Divorced Parents Arguing In Front Of Child

Top 5 Signs It’s Time to Change Your Joint Parenting Plan

As difficult and painful as a divorce is, nobody wants that anguish transmitting down to any children of the marriage. Every step should be taken by the courts and the parents to make sure the children are protected, no matter the situation of the divorce itself. A divorce may be the right choice for your family, but it does mean there will be shifts in the way your households operate, and that can sometimes affect children more than any other household member.

A joint parenting plan is a written agreement between parents that outlines how they will share parenting responsibilities and make decisions regarding their children after a separation or divorce. It is important to review and update the join parenting plan periodically as circumstances change or children grow older. Here are the top 5 signs that it’s time to change your joint parenting plan.

Changes in Your Child’s Needs

Everyone’s life is subject to alteration, even the youngest among us. As your child grows older, their needs will naturally change. Maybe they have different school schedules or extracurriculars. Or, maybe there have been health changes and you’ll have medical appointments to attend. There are as many possibilities as there are kids, really. You may need to adjust your parenting plan to accommodate these changes, and the best way to do that is in writing.

Your Work or Living Situation Changes

Changes in your job or living situation may affect your ability to meet the terms of your parenting plan. If you move to a new city or state, for example, you may need to make adjustments to the parenting schedule or custody arrangements. The same is true of your work and work schedule. Ideally, changes to the agreement could be made with the full and compassionate consideration of both parents and the child’s needs. We know that’s not always the case, and we want to help.

Your Co-Parent’s Schedule

If your co-parent’s situation changes, it may impact your parenting plan similarly. For example, if they get a new job with a different schedule, or remarry and have additional children, you may need to make some adjustments.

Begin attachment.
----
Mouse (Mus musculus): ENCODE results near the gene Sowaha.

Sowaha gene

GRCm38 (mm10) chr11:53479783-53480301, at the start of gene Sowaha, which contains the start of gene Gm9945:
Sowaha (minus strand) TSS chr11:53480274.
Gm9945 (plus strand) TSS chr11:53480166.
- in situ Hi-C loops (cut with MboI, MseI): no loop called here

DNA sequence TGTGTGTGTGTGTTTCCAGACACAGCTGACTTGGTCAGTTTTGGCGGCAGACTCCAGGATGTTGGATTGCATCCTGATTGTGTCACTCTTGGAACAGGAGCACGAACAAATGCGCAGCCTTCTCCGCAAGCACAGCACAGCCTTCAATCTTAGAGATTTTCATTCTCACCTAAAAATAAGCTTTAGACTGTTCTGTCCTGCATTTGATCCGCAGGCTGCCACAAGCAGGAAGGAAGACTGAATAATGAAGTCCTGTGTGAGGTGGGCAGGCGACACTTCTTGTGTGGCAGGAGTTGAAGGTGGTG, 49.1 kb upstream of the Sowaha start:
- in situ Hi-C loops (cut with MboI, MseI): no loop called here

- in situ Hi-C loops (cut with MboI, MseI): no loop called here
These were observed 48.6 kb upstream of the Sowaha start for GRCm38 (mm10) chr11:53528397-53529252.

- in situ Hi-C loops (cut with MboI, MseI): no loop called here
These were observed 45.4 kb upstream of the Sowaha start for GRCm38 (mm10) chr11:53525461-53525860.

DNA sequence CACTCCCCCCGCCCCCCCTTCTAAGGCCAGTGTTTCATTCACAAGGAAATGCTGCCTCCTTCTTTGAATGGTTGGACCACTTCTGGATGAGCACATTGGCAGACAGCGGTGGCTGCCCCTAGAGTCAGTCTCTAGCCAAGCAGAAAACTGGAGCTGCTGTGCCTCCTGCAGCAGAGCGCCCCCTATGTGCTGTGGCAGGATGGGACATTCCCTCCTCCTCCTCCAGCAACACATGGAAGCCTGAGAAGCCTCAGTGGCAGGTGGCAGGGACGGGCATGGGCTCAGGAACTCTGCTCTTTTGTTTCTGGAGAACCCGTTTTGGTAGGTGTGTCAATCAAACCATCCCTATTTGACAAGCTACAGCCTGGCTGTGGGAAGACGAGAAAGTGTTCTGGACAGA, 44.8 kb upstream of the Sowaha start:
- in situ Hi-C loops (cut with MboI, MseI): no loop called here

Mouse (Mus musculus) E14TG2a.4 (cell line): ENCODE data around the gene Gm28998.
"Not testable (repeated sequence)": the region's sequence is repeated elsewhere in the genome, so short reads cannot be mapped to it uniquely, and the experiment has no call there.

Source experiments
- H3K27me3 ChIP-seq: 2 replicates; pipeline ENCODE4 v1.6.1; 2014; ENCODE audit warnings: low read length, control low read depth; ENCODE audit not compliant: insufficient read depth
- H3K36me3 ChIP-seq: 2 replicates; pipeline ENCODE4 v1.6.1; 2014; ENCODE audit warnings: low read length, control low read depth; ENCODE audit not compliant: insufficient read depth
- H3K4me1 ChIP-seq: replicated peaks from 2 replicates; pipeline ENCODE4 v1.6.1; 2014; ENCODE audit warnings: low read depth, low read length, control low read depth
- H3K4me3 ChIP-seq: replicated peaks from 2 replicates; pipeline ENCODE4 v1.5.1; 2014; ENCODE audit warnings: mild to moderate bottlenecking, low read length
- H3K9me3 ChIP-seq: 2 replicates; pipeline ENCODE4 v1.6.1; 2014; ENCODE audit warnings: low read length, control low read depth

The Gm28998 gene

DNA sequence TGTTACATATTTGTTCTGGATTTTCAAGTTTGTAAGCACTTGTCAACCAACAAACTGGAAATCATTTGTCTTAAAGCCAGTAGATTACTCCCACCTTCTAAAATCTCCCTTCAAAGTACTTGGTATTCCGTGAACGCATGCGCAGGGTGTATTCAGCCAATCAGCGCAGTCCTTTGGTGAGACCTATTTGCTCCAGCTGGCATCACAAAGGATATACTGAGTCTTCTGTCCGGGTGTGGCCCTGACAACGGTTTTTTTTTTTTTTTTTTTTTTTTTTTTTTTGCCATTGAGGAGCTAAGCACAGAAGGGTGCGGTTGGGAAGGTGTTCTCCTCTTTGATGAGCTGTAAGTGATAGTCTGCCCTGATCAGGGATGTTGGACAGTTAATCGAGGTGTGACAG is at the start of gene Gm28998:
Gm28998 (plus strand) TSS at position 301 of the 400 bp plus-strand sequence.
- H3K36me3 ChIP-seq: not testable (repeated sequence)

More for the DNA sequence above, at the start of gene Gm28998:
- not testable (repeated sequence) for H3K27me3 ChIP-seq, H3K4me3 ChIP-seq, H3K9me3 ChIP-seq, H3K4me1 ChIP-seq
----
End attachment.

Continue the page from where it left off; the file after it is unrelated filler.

Let a legal professional help you change the written agreement in a way that is satisfactory to both parties.

Conflict Between Co-Parents

If you and your co-parent are experiencing conflict or tension in your relationship, it may be time to revisit your parenting plan. You may need to make changes to improve communication and reduce stress for your children. This could involve intermediaries at pick up and drop off, or even family counseling sessions. No one wants to see that acrimony touch the most vulnerable members of the family.

Concerns About Your Child’s Safety

If you have concerns about your child’s safety or well-being, it may be necessary to make immediate changes to your parenting plan. This could include modifying custody arrangements or adding provisions to address specific concerns. We take your child’s welfare as seriously as you do and we’ll stand by you every step of the way.

A joint parenting plan is ultimately an expression of love. It’s about making sure your children are cared for wherever they are, and whatever other changes they’ll have to weather. Keeping their best interests in mind is paramount, even when personal feelings might be clouding our perceptions, or if your co-parent disagrees about what’s best for them.

It’s important to remember that making changes to a joint parenting plan requires cooperation and communication between both parents. Reach out to the family law attorneys at Nilsson Legal Group and we’ll help guide you through this process and into your next chapter.